In this report is namely identified fuction of phraseological word combinations in kazakh and English newspapers. In order to be definitely pointed there were chosen articles from New York Times and Egemendi Kazakhstan. First of all, there is given brief information about New York Times and Egemendi Kazakhstan. The New York Times is an American daily newspaper founded and continuously published in New York City since 1851. The New York Times has won 106 Pulitzer Prizes, the most of any news organization. Its website is the most popular American online newspaper website, receiving more than 30 million unique visitors per month[2]. The newspaper is organized in three sections, including the magazine. 1.

News: Includes International, National, Washington, Business, Technology, Science, Health, Sports, The Metro Section, Education, Weather, and Obituaries. 2. Opinion: Includes Editorials, Op-Eds and Letters to the Editor. 3. Features: Includes Arts, Movies, Theatre, Travel, NYC Guide, Dining & Wine, Home & Garden, Fashion & Style, Crossword, The New York Times Book Review, The New York Times Magazine, and Sunday Review. Although the print version of the paper remains both the largest local metropolitan newspaper in the United States, as well the third largest newspaper overall, behind The Wall Street Journal and USA Today, its weekday circulation has fallen since 1990 (not unlike other newspapers) to fewer than one million copies daily, for the first time since the 1980s.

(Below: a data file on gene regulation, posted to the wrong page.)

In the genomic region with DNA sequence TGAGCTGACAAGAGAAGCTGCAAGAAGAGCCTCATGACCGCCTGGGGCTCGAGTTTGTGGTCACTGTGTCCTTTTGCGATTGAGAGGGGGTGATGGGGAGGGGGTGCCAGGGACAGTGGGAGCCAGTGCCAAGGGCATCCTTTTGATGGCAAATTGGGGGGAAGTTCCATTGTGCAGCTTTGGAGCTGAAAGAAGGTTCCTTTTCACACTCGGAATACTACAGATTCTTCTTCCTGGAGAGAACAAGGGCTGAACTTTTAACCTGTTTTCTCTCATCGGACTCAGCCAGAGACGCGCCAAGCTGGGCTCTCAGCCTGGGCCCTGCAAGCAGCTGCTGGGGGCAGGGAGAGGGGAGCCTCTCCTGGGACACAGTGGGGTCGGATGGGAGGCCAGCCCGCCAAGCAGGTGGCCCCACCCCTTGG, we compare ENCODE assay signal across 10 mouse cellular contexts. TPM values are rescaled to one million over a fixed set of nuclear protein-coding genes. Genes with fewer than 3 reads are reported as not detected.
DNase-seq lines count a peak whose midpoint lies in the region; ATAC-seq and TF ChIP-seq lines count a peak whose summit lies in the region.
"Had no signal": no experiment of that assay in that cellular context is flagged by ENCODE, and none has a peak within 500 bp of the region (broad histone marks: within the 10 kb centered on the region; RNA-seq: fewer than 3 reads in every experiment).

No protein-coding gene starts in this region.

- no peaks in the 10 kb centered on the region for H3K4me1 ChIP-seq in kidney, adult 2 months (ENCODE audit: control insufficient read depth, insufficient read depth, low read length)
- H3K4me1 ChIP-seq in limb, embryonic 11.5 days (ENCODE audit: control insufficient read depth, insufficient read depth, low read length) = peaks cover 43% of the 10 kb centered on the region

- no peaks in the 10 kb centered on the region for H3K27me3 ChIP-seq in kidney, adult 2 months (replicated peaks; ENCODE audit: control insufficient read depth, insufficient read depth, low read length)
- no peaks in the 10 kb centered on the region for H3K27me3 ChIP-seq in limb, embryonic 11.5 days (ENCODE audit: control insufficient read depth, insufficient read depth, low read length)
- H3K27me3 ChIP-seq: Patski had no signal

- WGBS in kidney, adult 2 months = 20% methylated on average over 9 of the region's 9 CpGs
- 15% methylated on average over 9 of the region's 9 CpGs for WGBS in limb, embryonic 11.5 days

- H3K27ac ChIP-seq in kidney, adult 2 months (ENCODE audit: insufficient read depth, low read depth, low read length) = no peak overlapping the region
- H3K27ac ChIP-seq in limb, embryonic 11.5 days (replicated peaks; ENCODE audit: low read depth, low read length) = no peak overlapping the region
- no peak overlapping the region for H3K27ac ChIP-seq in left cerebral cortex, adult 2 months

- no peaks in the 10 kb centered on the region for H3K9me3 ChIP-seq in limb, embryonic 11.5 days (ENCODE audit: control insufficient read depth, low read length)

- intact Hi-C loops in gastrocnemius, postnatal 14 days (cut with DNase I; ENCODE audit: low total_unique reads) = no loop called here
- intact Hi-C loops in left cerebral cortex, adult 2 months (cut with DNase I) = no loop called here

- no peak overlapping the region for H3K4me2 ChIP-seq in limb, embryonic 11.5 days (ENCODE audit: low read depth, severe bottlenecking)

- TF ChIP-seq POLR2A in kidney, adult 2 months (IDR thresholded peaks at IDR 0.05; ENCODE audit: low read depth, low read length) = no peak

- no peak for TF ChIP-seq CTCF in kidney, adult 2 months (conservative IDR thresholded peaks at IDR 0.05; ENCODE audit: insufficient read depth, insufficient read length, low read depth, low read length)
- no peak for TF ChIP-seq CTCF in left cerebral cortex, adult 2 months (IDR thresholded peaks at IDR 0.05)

Nicknamed “the Gray Lady”, and long regarded within the industry as a national “newspaper of record”, The New York Times is owned by The New York Times Company, which also publishes 18 other newspapers including the International Herald Tribune and The Boston Globe. The company’s chairman is Arthur Ochs Sulzberger Jr. , whose family has controlled the paper since 1896. The paper’s motto, printed in the upper left-hand corner of the front page, is “All the News That’s Fit to Print. ” It is organized into sections: News, Opinions, Business, Arts, Science, Sports, Style, Home, and Features. The New York Times stayed with the eight-column format for several years after most papers switched to six columns, and it was one of the last newspapers to adopt color photography. Access to the newspaper’s online content is through a metered paywall beginning in 2011.